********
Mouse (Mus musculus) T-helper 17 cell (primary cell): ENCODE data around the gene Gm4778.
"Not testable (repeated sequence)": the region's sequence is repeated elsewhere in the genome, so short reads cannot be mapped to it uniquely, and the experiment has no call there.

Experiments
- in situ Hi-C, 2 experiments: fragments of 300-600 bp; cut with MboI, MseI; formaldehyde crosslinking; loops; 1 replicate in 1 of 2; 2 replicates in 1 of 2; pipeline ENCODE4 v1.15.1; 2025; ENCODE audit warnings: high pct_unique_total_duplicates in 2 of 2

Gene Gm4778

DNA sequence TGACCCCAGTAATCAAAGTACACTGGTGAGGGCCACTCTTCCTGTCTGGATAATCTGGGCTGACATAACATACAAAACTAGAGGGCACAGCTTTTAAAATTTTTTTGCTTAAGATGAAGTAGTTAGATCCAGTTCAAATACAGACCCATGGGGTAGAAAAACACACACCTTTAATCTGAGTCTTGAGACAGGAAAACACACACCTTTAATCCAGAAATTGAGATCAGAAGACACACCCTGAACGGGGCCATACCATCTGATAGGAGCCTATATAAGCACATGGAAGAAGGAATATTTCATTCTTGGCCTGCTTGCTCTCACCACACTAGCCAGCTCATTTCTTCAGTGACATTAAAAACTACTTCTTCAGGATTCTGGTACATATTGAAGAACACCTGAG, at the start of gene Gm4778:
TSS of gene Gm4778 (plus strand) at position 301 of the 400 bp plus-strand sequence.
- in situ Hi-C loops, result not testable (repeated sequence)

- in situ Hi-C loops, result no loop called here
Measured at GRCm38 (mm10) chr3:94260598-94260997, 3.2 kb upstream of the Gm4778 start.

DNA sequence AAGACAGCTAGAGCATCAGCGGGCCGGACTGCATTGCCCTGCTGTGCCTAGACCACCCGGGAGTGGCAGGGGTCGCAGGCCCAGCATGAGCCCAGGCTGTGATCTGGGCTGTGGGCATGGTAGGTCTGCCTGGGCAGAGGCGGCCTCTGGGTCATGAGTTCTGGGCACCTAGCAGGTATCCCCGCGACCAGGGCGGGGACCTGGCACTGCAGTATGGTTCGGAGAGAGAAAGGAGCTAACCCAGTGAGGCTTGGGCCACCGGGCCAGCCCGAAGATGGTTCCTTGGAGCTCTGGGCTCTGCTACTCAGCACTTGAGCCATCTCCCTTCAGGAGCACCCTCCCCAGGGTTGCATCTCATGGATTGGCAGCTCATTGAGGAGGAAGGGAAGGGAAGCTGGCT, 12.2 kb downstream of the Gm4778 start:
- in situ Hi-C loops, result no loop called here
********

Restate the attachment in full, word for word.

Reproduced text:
Mouse (Mus musculus) T-helper 17 cell (primary cell): ENCODE data around the gene Gm4778.
"Not testable (repeated sequence)": the region's sequence is repeated elsewhere in the genome, so short reads cannot be mapped to it uniquely, and the experiment has no call there.

Experiments
- in situ Hi-C, 2 experiments: fragments of 300-600 bp; cut with MboI, MseI; formaldehyde crosslinking; loops; 1 replicate in 1 of 2; 2 replicates in 1 of 2; pipeline ENCODE4 v1.15.1; 2025; ENCODE audit warnings: high pct_unique_total_duplicates in 2 of 2

Gene Gm4778

DNA sequence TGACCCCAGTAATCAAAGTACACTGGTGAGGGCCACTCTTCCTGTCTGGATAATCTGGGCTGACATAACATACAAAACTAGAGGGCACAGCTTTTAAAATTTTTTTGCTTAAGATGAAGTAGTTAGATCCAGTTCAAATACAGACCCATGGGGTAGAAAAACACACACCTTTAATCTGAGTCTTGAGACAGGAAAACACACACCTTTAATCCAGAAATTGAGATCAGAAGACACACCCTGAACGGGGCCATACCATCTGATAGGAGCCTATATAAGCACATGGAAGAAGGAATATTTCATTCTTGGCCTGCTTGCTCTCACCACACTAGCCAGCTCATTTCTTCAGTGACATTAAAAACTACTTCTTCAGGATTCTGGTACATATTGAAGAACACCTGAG, at the start of gene Gm4778:
TSS of gene Gm4778 (plus strand) at position 301 of the 400 bp plus-strand sequence.
- in situ Hi-C loops, result not testable (repeated sequence)

- in situ Hi-C loops, result no loop called here
Measured at GRCm38 (mm10) chr3:94260598-94260997, 3.2 kb upstream of the Gm4778 start.

DNA sequence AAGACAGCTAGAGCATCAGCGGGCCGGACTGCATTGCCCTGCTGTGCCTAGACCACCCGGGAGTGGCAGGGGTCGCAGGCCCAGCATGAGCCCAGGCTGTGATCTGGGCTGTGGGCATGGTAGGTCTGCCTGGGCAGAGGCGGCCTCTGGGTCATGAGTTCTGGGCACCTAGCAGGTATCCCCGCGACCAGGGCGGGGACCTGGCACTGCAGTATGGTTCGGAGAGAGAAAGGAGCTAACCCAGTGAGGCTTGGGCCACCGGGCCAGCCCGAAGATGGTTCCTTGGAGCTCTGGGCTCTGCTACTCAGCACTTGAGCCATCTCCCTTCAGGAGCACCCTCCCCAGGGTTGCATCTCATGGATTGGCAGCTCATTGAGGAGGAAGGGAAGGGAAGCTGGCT, 12.2 kb downstream of the Gm4778 start:
- in situ Hi-C loops, result no loop called here